My 10-year-old was complaining to me last week that she was too young to vote. I thought about it, and reminded her that, while she’ll be left out of this presidential election and the next one, she’ll be 18 for the 2020 contest. “It’s not too far away,” I told her. She looked at me like I was crazy.
Presidential elections come every four years, and children change dramatically between each one. My son (who is slightly obsessed with Buzz Lightyear and would only consent to a picture if he was allowed to wear the costume) was barely 3 months old when Obama won the election in 2008. For my older girls, this is the first time they’ve been really conscious of the whole election process. They’ve seen a lot of commercials for each candidate, they watched two of the debates, and they have formed opinions of their own. But four years ago, when I brought them with me to vote, they were just excited because they got a sticker.
No matter how old, kids can get excited about the election on Tuesday. Whether they accompany you to the polls and get pumped about that sticker or they’re rooting for their favorite candidate as the results are coming in, including them in the process is rewarding for everyone.
Here are five online resources to check out with your children.
1. BrainPop – These kid-friendly animated videos are fun to watch and easy to understand. They have a great series of videos on US Government that are relevant to the election, and a particularly good one about the election process itself. BrainPop Jr. has a nice overview about the US President for ages 5-9, which addresses the election a little bit, and also does a good job explaining the President’s job.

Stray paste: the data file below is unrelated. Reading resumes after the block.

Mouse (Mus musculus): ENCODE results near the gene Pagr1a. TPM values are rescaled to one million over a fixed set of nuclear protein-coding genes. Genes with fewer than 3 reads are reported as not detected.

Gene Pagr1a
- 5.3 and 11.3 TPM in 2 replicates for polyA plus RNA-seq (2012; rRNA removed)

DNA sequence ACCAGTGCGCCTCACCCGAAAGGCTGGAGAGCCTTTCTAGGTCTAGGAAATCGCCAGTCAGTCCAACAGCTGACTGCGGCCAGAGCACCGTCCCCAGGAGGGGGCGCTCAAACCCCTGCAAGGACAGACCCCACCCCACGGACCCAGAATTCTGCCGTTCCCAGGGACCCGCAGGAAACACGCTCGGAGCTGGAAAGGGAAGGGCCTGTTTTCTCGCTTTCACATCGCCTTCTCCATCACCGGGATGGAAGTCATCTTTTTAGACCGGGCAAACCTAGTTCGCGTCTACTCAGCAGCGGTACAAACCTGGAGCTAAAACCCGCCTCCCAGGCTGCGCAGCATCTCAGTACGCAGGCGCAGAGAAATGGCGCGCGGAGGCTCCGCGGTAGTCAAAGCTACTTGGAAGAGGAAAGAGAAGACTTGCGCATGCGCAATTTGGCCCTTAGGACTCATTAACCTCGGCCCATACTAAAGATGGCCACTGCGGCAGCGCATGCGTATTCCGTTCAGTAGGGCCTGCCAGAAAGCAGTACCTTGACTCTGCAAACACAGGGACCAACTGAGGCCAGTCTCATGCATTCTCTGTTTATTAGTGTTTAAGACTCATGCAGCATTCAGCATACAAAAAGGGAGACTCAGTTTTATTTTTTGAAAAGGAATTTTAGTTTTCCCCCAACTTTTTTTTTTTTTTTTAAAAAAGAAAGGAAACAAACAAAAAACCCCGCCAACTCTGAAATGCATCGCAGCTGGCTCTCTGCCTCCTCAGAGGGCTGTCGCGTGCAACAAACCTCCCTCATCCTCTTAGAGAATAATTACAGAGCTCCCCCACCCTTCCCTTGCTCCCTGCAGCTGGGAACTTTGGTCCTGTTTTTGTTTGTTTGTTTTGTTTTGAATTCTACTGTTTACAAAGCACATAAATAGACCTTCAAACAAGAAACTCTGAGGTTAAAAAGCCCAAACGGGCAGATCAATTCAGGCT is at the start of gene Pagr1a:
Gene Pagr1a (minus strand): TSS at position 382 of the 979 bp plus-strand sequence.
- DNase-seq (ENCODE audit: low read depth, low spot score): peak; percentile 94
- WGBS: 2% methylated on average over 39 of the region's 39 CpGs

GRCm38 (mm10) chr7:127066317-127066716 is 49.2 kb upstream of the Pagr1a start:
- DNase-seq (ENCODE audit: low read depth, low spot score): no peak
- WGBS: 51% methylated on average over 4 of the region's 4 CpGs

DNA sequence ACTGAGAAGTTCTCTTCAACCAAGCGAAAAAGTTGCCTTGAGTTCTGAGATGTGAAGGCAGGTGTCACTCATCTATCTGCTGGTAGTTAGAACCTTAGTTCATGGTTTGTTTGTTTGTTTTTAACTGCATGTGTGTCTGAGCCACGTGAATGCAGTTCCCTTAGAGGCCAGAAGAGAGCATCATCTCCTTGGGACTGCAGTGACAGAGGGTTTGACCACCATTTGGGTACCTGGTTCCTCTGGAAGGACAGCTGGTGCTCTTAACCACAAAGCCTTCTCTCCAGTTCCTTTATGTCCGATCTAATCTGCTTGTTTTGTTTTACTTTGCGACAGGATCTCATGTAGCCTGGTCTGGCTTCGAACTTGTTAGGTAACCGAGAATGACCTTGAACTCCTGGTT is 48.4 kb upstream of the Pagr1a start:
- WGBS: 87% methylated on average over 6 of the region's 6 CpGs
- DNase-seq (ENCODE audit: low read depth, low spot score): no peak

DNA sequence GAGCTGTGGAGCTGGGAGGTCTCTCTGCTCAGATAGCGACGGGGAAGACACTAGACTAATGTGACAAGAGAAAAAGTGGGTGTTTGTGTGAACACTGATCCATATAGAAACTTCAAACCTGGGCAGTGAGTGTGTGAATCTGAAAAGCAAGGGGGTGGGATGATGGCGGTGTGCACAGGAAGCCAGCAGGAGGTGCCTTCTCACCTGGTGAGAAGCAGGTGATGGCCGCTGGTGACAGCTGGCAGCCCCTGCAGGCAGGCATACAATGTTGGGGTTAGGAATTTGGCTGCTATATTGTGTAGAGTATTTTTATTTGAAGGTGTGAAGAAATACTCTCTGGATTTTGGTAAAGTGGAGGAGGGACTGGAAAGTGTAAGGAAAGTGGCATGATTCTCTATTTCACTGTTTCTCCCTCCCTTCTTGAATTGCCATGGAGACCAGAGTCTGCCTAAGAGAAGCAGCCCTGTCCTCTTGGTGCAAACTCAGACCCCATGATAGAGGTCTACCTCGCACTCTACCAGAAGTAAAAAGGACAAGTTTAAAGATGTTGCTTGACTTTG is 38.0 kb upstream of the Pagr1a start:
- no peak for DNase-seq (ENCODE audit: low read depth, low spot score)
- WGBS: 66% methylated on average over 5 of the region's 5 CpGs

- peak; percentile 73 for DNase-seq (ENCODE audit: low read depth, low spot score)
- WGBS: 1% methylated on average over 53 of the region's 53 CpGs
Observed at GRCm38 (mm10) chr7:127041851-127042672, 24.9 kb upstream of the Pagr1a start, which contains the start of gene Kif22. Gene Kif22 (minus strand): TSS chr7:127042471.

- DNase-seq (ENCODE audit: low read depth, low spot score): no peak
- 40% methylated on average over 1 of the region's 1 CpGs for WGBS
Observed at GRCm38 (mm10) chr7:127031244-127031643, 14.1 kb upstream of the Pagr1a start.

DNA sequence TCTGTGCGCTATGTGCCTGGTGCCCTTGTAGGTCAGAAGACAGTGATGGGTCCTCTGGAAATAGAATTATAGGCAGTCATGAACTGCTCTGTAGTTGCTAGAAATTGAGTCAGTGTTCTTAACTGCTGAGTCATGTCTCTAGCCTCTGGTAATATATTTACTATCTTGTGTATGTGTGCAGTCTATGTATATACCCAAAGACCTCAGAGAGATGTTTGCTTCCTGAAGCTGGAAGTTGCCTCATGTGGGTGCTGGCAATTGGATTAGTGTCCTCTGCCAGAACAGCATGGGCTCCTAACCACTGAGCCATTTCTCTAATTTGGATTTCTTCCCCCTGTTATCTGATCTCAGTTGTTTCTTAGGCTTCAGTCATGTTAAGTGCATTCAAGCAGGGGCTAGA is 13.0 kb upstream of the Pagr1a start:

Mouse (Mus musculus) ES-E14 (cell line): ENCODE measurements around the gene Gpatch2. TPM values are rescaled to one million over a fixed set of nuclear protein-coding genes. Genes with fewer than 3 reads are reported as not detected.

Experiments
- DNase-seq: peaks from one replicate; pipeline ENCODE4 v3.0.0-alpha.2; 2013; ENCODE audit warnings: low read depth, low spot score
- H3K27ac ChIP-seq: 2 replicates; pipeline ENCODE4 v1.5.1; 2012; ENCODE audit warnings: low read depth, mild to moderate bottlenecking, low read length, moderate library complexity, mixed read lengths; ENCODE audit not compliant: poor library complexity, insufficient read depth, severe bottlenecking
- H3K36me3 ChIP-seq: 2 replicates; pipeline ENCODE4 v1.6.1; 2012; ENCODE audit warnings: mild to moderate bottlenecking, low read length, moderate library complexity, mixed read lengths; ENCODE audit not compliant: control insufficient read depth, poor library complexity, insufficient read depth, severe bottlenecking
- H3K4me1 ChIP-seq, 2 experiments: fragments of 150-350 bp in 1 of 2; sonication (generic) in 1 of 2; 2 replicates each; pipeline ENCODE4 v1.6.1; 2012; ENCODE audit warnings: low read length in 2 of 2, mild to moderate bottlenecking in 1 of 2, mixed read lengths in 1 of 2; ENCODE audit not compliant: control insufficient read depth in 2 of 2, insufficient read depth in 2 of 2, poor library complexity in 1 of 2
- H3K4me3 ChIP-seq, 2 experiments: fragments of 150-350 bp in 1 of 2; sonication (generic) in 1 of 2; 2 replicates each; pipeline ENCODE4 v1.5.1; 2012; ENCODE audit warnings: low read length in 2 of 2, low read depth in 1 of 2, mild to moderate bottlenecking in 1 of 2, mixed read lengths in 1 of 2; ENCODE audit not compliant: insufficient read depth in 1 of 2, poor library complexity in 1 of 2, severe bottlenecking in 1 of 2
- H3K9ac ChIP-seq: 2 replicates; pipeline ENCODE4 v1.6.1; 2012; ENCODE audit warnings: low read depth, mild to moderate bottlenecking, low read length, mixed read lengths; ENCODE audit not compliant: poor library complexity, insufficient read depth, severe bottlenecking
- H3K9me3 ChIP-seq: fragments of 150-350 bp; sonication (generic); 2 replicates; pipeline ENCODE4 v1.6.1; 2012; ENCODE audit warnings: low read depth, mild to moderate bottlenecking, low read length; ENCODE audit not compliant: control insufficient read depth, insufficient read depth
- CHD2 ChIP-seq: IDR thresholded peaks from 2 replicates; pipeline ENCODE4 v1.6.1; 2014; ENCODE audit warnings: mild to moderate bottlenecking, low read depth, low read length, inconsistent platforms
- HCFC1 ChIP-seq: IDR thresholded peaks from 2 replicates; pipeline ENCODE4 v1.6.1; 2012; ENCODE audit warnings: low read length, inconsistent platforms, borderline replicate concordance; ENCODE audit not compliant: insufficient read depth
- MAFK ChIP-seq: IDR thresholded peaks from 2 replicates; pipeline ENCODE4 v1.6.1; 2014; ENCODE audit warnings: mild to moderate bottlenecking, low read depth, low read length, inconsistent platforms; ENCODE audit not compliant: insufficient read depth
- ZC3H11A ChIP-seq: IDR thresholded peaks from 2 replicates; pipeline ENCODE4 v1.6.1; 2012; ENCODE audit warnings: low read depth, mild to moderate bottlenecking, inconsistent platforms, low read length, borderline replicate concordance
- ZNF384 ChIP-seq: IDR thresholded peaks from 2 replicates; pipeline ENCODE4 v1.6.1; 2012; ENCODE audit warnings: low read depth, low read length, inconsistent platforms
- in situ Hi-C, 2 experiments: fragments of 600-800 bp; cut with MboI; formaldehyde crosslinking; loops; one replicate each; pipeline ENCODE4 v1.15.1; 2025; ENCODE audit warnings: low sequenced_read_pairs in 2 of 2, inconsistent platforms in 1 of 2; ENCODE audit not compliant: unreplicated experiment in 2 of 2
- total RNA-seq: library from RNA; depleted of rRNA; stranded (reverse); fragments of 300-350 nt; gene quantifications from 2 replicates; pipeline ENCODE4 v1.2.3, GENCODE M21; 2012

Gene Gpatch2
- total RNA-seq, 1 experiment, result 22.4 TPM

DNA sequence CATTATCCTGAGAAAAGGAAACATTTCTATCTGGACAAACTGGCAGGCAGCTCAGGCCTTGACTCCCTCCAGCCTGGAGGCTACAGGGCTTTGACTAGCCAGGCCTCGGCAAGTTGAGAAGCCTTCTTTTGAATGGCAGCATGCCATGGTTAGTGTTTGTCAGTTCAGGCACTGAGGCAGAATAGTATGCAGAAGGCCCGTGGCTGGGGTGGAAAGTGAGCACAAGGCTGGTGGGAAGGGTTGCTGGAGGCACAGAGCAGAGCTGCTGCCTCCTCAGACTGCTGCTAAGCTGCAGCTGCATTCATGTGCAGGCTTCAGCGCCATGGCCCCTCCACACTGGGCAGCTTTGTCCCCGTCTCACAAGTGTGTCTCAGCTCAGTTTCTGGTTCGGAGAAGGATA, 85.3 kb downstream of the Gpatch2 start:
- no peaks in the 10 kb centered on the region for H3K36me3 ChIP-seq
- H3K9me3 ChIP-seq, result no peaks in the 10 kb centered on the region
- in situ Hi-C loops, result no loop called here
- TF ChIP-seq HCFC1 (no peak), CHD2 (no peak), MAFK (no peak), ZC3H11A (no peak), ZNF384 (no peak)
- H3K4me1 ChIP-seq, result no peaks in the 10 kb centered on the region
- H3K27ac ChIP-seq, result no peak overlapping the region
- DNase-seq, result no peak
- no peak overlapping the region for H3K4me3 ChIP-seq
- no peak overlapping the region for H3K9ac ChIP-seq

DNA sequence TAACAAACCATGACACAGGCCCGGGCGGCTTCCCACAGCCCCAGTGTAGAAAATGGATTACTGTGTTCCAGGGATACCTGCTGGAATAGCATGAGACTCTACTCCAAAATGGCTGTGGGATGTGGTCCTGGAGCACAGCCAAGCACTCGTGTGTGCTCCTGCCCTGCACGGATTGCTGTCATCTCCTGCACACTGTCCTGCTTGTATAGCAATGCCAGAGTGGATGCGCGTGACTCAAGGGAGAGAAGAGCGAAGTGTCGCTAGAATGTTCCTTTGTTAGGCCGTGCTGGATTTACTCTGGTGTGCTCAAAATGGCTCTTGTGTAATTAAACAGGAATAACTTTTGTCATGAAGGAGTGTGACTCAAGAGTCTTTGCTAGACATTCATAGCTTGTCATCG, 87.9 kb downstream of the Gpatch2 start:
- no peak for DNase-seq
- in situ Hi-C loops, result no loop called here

2. Schoolhouse Rock – This music video, “I’m Gonna Send Your Vote to College” does a nice job of explaining the Electoral College and how it works. There’s also another cute one, “Presidential Minute,” which sums up the election process very quickly.
3. Education.com – This site has really good, free worksheets for all ages, including this Electoral Vote Tracker, a 2-page PDF with a map of the US that kids can color red or blue as the states are called for one candidate or another. The second page has a list of how many electoral college votes each state gets, so older kids can also keep track of how close either candidate is to the 270 needed to win.
4. 270towin.com – Includes an amazing, interactive map of the USA and a great lesson on electoral history. You can see the election results from every year since 1789, and it shows you exactly how each election split between the states, who the candidates were, the popular vote (from 1824 and on), and the electoral vote. It’s fascinating to see how the country has changed, how the population has changed, and to see which presidents won by a landslide and which narrowly pulled out a victory.
And here’s one more that your kids may or may not be into, but Eli and I found really cool: NYTimes.com has an interactive Electoral Map, and you can drag and drop states from one candidate to another and see how the results of the election will change.